From colorful patterns and vegetable prints to SpongeBob SquarePants, creative masks have been embraced by Whole Foods employees across the country since the pandemic began.
But according to 14 employees at Whole Foods stores in California, Massachusetts, New Hampshire and Washington State, the company drew the line at Black Lives Matter masks, apparel and pins. The workers were sent home without pay, subjected to “corrective” discipline and threatened with the loss of their jobs for refusing to remove the items, a class-action lawsuit filed on Monday in Federal District Court in Massachusetts said.
The company, which is owned by Amazon, did not enforce its dress code policy when employees wore messages on masks and apparel expressing support for other entities and causes, such as sports teams and L.G.B.T.Q. rights, the lawsuit said.
One of the workers, Savannah Kinzer, was fired on Saturday from her job in Cambridge, Mass., for wearing a Black Lives Matter mask and for protesting Whole Foods’ “discipline of employees” for doing so, the lawsuit said. She also encouraged co-workers to wear the masks.
“Whole Foods employees across the country have been prohibited from wearing Black Lives Matter masks and other related apparel at work,” it said.
In a statement, Whole Foods denied that any employees had been terminated for wearing Black Lives Matter face masks or apparel.
It said Ms. Kinzer violated time and attendance policy “by not working her assigned shifts, reporting late for work multiple times in the past nine days and choosing to leave during her scheduled shifts.”
The lawyer representing the plaintiffs, Shannon Liss-Riordan, said Ms. Kinzer was escorted out after telling her manager that she had filed charges with the Equal Employment Opportunity Commission and the National Labor Relations Board, federal agencies that support workers’ welfare and prevent discrimination.
“We are asking that the court order Whole Foods to allow the employees to wear the Black Lives Matter masks and other apparel at work,” she said, referring in an email to the pins, masks and messages on sneakers.
She said the employees were also asking for the disciplinary action against them to be reversed and for back pay.
Whole Foods’ dress code prohibits visible slogans, messages, logos and advertising that are not company-related on any article of clothing.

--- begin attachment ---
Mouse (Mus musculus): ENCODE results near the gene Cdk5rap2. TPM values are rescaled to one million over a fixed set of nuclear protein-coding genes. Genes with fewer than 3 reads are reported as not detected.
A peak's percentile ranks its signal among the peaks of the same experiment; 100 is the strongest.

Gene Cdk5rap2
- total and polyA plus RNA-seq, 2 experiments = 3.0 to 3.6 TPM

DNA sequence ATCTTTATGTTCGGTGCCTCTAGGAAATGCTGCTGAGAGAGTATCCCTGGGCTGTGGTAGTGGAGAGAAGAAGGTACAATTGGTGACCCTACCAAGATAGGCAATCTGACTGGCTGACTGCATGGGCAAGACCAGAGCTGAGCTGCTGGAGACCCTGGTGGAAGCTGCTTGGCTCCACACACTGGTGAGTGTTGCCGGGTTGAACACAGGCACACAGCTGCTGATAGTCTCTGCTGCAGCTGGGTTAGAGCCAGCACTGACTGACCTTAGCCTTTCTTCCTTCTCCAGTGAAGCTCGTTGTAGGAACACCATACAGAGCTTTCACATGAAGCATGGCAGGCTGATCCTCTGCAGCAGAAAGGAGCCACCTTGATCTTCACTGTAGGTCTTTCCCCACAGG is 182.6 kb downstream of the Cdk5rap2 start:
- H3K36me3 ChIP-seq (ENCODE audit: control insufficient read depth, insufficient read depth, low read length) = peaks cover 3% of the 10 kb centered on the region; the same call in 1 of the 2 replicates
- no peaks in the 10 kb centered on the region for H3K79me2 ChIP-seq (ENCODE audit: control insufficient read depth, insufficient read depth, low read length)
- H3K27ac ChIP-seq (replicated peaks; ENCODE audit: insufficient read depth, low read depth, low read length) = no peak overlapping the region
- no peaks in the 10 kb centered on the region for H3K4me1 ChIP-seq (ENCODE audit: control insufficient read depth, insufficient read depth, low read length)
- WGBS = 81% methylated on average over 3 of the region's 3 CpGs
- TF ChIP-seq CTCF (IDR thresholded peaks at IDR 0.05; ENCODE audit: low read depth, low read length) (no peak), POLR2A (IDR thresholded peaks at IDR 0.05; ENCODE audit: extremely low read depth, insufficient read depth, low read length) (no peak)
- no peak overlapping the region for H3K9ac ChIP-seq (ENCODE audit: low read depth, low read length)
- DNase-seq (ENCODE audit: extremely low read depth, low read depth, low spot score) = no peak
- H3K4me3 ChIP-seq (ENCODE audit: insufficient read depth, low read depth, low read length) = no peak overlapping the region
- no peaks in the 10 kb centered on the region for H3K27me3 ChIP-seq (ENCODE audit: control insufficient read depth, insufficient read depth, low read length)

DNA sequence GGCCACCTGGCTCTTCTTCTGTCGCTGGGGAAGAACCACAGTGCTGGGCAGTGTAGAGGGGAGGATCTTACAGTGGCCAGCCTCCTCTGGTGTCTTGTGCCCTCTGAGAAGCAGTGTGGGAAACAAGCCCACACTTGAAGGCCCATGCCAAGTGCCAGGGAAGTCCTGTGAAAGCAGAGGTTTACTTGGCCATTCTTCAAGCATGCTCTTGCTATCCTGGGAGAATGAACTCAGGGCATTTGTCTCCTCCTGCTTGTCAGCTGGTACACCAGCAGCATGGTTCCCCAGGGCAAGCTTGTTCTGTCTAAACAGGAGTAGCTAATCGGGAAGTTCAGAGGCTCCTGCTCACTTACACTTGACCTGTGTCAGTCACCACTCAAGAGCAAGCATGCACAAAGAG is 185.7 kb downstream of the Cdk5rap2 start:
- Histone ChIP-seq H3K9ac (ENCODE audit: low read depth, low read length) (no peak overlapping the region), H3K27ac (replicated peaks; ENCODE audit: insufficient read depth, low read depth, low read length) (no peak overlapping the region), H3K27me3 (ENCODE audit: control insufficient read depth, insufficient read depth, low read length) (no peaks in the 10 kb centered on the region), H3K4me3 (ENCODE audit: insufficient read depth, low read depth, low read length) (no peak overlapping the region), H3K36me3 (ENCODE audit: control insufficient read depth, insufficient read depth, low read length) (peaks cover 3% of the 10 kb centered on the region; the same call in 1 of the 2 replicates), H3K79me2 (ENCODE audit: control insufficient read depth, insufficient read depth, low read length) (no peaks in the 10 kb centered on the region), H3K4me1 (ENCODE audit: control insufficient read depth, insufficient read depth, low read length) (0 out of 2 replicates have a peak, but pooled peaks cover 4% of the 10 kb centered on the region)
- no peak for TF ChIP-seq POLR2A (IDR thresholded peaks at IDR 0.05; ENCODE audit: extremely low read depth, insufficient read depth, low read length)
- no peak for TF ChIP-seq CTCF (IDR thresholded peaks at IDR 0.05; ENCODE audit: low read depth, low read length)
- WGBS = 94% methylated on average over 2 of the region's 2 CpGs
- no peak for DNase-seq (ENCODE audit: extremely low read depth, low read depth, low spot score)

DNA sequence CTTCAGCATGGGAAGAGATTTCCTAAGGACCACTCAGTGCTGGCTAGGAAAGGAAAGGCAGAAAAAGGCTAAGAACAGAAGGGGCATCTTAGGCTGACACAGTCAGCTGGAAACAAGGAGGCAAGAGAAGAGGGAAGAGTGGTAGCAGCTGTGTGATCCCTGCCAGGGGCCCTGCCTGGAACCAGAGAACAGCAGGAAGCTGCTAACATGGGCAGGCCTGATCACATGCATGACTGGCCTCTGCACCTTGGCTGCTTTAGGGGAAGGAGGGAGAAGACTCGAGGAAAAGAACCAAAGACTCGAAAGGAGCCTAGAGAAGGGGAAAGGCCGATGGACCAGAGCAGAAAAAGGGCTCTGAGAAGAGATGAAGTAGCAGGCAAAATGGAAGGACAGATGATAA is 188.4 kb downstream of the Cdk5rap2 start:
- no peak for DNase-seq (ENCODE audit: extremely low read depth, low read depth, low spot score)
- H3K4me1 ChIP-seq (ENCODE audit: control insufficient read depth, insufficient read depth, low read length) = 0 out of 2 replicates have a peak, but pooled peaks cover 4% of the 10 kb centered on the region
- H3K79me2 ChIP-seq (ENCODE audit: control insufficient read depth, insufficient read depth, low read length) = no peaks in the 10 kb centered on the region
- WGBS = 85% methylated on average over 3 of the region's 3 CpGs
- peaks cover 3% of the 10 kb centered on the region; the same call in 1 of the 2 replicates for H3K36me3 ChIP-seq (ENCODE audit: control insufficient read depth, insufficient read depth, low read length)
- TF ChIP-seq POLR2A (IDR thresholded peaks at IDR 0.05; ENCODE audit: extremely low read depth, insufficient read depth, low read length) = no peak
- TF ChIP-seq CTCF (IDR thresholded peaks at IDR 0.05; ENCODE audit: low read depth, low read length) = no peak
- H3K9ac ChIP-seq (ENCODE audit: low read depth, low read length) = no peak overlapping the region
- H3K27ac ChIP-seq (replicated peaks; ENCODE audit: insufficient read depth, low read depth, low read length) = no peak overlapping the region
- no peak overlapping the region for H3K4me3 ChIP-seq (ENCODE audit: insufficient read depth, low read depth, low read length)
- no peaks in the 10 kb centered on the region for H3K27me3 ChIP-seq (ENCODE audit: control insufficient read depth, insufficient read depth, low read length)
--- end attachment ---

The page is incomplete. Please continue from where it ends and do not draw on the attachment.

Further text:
A statement from the company said its dress code policy is meant to “prioritize operational safety” and to keep the focus on customer service.
“While we cannot comment on pending litigation,” the company said, “it is critical to clarify that no team members have been terminated for wearing Black Lives Matter face masks or apparel.”
“We have zero tolerance for retaliation at Whole Foods Market,” it continued. “We recognize, respect and take steps to ensure we do not impinge on employees’ legal rights.”
Black employees of Whole Foods and their co-workers began wearing Black Lives Matter masks in June, as protests against police violence and racism swept the country after the death of George Floyd, the lawsuit said.
The lawsuit highlights the emerging tensions as American businesses and their employees navigate protests against systemic racism amid the upheaval caused by the growing coronavirus pandemic, in which Black Americans are dying at about twice the rate of white Americans.
While major companies tend to be wary of offending customers by associating their brands with sensitive subjects, many corporations, including Nike, Twitter and Citigroup, took public stances against racial injustice and police violence after Mr. Floyd’s death in Minneapolis police custody in May.
Companies have also tried to meet the needs of workers who endure hostility from customers who are denied service for not wearing masks.
Last month, Starbucks said employees would be allowed to wear Black Lives Matter shirts and pins, a sudden reversal of a policy that had banned the phrase because it could “amplify divisiveness.”
The lawsuit said that Whole Foods and Amazon had each posted online messages supporting Black Lives Matter and condemning racism. But it claimed that the company’s dress code policy had not been enforced against apparel endorsing L.G.B.T.Q. Pride or expressing political or social slogans the same way it had been against workers’ Black Lives Matter paraphernalia.
The plaintiffs worked at Whole Foods stores in Cambridge, Mass.; Berkeley, Calif.; Bedford, N.H.; and Seattle.
The lawsuit said that Whole Foods began “strictly enforcing” its dress code policy once employees started wearing Black Lives Matter masks and other apparel, and disciplined employees who refused to remove their Black Lives Matter masks.
Six of the plaintiffs at two Whole Foods locations in Cambridge were sent home without pay for wearing the masks, the lawsuit said. An employee in Seattle left the company after she was sent home twice and told to get additional training. A worker in Berkeley quit her job after she was sent home for wearing a Black Lives Matter pin.